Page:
Tasmanian John Woods Whittle was a veteran of the Boer War. He returned to Australia in 1902 and shortly after enlisted into the Royal Navy, serving as a stoker for five years on various ships on the Australian Station.
After naval service Whittle served in the Army Service Corps, the 31st Battery and the Tasmanian Rifle Regiment before transferring to the AIF, joining the 12th Battalion on 6 August 1915.
Whittle was awarded the Victoria Cross for conspicuous bravery and devotion to duty on two occasions, near Boursies and Lagnicourt, France. He was invested with his Victoria Cross by King George V at Buckingham Palace in 1917.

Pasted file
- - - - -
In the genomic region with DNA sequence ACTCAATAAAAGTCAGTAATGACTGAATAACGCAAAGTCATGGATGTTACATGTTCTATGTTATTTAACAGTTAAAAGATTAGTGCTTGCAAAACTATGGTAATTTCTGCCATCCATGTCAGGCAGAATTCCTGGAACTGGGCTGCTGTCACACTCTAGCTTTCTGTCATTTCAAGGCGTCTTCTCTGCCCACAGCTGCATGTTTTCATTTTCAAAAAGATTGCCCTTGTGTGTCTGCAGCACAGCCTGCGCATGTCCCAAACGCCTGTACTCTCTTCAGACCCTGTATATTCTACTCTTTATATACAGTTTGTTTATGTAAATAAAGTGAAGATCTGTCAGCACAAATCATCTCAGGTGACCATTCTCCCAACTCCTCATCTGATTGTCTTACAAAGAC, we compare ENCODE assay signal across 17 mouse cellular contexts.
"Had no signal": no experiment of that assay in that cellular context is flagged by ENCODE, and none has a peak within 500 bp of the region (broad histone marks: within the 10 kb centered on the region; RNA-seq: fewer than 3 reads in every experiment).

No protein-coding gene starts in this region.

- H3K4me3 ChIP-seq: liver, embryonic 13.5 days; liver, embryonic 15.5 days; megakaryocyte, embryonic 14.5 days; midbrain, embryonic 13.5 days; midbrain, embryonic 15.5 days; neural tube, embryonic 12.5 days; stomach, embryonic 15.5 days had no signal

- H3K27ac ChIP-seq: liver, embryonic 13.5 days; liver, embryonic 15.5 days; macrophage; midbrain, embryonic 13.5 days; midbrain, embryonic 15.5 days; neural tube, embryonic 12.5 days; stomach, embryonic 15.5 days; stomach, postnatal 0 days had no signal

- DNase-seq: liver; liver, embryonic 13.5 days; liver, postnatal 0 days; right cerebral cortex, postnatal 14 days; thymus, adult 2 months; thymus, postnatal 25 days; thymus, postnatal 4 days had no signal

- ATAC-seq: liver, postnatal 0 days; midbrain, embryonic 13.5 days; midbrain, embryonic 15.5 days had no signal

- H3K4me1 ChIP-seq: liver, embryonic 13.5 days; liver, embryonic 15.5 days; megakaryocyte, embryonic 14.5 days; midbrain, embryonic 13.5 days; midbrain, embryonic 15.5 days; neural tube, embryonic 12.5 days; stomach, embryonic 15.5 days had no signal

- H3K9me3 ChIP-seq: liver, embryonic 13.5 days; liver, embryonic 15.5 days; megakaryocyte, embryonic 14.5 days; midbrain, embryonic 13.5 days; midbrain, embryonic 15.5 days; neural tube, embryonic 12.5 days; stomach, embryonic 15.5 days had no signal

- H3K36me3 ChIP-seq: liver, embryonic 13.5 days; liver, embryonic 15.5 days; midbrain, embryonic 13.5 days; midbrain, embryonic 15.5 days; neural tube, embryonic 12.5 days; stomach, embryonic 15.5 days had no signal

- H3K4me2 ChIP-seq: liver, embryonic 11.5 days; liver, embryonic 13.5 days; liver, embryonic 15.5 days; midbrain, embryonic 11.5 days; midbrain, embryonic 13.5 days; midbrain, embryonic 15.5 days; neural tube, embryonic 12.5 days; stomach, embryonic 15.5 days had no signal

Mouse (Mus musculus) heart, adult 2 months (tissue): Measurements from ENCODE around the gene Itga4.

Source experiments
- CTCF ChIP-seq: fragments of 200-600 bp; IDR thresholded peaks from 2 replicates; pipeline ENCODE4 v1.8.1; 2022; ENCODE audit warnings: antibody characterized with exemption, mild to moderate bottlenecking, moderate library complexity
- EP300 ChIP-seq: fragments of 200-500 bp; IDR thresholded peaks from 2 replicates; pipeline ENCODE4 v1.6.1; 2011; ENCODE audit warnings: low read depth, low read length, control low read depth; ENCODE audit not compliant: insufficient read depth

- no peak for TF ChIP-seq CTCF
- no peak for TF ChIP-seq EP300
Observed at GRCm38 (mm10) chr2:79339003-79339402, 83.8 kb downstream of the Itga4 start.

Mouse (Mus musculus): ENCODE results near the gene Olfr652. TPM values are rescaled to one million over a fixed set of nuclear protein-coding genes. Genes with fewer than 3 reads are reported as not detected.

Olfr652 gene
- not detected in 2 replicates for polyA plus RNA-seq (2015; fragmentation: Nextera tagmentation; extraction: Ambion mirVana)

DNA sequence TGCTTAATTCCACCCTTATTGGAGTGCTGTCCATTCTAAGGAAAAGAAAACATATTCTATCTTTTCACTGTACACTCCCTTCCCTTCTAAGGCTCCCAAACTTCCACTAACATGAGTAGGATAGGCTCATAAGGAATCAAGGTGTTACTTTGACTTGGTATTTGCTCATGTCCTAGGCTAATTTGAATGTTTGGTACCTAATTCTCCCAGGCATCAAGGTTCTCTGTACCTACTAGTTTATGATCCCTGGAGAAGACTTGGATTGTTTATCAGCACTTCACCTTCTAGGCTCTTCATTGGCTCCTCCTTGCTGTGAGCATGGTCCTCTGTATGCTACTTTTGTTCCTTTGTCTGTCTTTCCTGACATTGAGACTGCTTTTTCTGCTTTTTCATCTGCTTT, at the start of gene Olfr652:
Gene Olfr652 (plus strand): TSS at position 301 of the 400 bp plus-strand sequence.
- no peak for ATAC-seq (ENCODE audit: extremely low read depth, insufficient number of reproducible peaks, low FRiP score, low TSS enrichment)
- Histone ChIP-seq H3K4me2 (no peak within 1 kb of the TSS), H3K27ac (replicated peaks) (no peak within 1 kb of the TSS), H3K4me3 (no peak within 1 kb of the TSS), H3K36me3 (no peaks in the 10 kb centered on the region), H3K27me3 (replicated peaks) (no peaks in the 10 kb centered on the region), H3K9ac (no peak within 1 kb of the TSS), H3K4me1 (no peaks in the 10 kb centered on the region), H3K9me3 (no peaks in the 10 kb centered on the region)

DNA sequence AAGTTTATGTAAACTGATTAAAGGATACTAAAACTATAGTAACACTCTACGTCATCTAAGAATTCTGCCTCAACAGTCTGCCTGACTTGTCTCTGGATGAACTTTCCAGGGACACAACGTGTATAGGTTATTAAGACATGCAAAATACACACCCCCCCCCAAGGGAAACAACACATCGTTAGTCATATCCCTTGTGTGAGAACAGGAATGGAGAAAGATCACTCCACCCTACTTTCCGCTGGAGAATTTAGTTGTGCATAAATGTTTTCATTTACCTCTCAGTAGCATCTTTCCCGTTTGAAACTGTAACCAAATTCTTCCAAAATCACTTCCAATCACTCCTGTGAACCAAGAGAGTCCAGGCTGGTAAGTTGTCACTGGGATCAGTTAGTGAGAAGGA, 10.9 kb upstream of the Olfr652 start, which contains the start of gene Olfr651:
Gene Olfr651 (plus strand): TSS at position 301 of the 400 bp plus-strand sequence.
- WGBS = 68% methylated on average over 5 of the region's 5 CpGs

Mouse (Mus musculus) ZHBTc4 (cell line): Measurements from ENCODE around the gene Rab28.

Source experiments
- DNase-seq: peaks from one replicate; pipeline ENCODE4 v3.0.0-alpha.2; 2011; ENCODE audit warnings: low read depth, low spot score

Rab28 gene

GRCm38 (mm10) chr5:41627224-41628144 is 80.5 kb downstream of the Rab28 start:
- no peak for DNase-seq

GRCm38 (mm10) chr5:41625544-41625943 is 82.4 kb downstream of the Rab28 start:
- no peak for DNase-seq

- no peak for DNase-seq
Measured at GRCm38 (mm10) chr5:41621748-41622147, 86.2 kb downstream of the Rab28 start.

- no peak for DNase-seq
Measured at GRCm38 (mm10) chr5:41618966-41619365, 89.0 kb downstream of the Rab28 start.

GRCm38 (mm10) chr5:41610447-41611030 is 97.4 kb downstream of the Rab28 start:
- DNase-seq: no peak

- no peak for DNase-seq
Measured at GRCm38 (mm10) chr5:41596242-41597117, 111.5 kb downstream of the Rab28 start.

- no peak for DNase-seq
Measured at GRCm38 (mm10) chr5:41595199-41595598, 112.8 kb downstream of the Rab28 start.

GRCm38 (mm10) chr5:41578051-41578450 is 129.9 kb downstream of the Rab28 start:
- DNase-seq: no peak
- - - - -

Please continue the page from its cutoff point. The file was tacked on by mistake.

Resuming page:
In 1934 he saved a small boy from drowning in an ornamental pool in University Park; although Whittle departed without giving his name, the deed became widely known.
John Woods Whittle died in 1946, aged 63, at his home in 27 Avenue Rd, Glebe, and was buried at the Rookwood Cemetery, Sydney.
The Victoria Cross and campaign medals awarded to John Woods Whittle were auctioned in Sydney on 20 November. The price was an eye-popping $596,250.